Someone else reminded me of Gordon Campbell’s and Brian Mulroney’s travails that offered earlier exits not taken. This is a somewhat similar version of the story of McCallum, the Surrey mayor up to his eyeballs in the shoo. His predicament is a hot, steaming mess.
When you complain, it often pays to look down the road and understand your privilege. What is the point, after all, of belittling and mourning Vancouver’s politics, when the citizens of Surrey have such dysfunction on their hands?
The city with so much happening and such a bright future – the city that before long will be our province’s largest and ought to be driven by vision – is facing a hapless time ahead if it cannot effect regime change this October.
McCallum has gone from a sturdy, stalwart mayor in a first realm of three terms 1996 to 2005 to a caricature of the crazy uncle at the family dinner in his return to public life in 2018. With it he has taken the politics of a proud city into profound calamity.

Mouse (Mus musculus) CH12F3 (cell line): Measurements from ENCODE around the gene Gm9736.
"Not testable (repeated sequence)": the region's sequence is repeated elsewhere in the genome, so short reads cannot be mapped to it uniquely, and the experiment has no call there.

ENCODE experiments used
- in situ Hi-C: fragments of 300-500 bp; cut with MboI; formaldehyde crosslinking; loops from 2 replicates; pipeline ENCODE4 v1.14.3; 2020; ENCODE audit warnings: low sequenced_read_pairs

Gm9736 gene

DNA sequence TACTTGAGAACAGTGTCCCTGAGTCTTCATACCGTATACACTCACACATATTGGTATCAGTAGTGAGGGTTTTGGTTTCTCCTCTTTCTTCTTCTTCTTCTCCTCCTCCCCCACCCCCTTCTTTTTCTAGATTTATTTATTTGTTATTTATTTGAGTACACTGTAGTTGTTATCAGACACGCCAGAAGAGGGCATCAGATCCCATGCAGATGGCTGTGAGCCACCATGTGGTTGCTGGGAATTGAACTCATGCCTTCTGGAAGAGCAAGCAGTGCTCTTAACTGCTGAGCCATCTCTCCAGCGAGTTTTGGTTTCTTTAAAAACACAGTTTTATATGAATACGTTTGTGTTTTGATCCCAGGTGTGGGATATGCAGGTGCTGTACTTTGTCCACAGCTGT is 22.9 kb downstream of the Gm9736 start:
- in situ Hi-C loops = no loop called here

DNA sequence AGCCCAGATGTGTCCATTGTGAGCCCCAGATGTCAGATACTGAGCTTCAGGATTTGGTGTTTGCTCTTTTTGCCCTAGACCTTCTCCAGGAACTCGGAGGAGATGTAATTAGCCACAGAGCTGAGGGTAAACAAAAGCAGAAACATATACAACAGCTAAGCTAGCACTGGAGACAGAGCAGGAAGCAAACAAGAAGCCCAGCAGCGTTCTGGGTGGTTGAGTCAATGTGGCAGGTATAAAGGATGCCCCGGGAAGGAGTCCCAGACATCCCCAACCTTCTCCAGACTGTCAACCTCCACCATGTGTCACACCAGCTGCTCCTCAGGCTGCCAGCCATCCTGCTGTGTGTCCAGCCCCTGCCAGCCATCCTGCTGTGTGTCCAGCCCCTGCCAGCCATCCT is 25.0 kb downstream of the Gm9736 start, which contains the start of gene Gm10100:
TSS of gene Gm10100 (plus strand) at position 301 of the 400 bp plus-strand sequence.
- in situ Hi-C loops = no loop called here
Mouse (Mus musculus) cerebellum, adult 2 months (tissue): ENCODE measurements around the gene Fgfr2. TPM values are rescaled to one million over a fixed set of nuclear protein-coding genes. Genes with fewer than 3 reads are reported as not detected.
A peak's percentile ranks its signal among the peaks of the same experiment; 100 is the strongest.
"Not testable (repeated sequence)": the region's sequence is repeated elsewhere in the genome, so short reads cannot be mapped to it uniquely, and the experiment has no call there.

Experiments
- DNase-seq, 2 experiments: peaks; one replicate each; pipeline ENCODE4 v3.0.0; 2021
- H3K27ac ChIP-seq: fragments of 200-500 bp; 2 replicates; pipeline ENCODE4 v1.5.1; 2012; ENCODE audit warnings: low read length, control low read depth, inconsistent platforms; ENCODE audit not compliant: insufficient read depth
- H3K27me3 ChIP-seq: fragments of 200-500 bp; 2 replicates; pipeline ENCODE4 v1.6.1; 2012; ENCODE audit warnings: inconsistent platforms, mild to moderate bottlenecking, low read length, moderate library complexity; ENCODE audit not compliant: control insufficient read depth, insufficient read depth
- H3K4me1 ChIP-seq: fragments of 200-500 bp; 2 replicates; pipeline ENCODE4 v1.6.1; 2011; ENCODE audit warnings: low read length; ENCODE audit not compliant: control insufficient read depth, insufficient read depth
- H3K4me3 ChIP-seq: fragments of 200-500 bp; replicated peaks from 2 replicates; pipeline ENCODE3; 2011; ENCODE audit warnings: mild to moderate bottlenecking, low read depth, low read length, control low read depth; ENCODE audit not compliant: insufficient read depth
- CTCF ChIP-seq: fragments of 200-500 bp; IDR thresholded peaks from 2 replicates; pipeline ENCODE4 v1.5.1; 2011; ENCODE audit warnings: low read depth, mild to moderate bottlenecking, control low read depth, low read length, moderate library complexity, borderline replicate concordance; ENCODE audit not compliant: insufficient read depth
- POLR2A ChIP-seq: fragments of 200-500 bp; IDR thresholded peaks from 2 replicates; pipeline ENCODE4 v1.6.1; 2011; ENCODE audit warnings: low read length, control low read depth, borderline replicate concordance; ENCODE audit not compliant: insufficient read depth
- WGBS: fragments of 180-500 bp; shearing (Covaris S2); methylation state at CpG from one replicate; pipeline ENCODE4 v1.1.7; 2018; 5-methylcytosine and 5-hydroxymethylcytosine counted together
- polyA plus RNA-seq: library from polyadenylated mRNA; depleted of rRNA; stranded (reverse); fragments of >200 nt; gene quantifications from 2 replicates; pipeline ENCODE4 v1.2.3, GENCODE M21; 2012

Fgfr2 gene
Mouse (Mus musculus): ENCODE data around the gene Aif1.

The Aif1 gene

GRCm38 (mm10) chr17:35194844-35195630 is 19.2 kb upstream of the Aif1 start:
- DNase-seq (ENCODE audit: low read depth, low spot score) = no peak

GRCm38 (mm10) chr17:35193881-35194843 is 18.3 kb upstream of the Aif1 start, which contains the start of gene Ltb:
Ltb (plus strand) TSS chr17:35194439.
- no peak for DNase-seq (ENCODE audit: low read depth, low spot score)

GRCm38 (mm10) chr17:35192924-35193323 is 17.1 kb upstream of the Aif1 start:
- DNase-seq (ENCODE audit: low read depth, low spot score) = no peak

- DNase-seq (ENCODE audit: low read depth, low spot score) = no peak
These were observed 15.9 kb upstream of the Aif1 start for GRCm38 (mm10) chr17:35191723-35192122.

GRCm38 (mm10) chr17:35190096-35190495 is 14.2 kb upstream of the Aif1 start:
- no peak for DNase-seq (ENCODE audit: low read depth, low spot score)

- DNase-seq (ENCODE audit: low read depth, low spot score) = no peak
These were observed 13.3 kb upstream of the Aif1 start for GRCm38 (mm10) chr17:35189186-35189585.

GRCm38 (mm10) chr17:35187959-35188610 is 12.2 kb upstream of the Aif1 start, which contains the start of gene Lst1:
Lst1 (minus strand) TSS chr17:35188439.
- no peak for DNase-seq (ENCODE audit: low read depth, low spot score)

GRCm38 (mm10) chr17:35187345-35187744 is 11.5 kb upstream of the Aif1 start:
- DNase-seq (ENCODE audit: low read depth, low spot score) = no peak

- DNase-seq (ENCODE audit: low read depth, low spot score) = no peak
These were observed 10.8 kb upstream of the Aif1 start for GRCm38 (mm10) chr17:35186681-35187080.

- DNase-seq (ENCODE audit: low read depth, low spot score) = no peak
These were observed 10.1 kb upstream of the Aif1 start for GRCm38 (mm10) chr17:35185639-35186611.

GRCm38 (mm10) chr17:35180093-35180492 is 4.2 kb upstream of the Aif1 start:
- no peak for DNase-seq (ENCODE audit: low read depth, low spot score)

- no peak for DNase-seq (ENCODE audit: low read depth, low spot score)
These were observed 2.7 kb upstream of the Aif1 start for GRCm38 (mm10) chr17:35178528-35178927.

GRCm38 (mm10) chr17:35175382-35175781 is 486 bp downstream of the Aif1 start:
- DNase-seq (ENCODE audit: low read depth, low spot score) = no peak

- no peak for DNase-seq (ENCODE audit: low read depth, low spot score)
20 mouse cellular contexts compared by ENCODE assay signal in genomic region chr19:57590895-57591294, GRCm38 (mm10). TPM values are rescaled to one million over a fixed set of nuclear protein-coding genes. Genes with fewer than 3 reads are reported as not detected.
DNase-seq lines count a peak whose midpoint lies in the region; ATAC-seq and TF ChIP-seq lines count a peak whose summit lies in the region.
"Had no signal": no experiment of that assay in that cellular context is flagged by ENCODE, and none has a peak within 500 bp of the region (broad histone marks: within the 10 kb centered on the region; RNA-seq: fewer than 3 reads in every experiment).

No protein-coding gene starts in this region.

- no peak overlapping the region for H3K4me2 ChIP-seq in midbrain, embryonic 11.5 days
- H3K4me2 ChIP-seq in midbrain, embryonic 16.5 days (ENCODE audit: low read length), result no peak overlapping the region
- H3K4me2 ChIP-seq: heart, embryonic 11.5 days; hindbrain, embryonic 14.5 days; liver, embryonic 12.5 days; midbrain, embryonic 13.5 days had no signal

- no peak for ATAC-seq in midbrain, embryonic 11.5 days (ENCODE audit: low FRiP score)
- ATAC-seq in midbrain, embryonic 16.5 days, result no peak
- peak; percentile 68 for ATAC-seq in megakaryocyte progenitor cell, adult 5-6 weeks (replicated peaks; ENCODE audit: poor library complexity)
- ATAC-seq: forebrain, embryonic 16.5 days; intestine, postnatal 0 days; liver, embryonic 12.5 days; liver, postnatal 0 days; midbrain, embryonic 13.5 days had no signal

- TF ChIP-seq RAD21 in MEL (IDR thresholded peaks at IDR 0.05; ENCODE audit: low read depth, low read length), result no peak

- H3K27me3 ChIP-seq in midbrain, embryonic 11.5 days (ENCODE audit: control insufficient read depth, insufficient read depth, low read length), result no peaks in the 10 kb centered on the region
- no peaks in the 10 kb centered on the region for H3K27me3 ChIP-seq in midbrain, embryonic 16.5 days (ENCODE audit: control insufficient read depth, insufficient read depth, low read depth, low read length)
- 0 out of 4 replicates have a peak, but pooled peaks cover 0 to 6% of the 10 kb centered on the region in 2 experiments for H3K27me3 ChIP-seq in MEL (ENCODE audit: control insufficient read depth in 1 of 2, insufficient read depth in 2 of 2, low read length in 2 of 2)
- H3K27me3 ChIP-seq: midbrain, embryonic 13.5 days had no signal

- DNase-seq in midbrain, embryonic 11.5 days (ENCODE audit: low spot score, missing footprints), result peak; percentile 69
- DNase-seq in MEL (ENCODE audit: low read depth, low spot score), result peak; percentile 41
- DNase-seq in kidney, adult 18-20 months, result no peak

Since his return, McCallum has wisely in some cases stirred the pot to shake the elements and in other instances created havoc with lasting chaos. Take your pick of the two largest ventures, whether a hasty reworking of transit expansion with minor disruption, or the ill-prepared gargantuan task of replacing the RCMP detachment with a local force.
His feeble economic justification of each move and the extraordinary divisiveness of the latter might have been enough to contribute to his downfall, but McCallum has also self-inflicted a political wound that would be comical if it weren’t so deadly serious.
The truth on this matter will take some time still to be court-verified, but what we do know is that last September the mayor engaged in a verbal spat outside a Save-on-Foods with someone advocating the RCMP’s local retention.
The stories on what followed significantly diverge from that point on. McCallum said someone then ran over his foot in the parking lot, and while that made for a momentary splash deserving of empathy, the unravelling of the tale is anything but.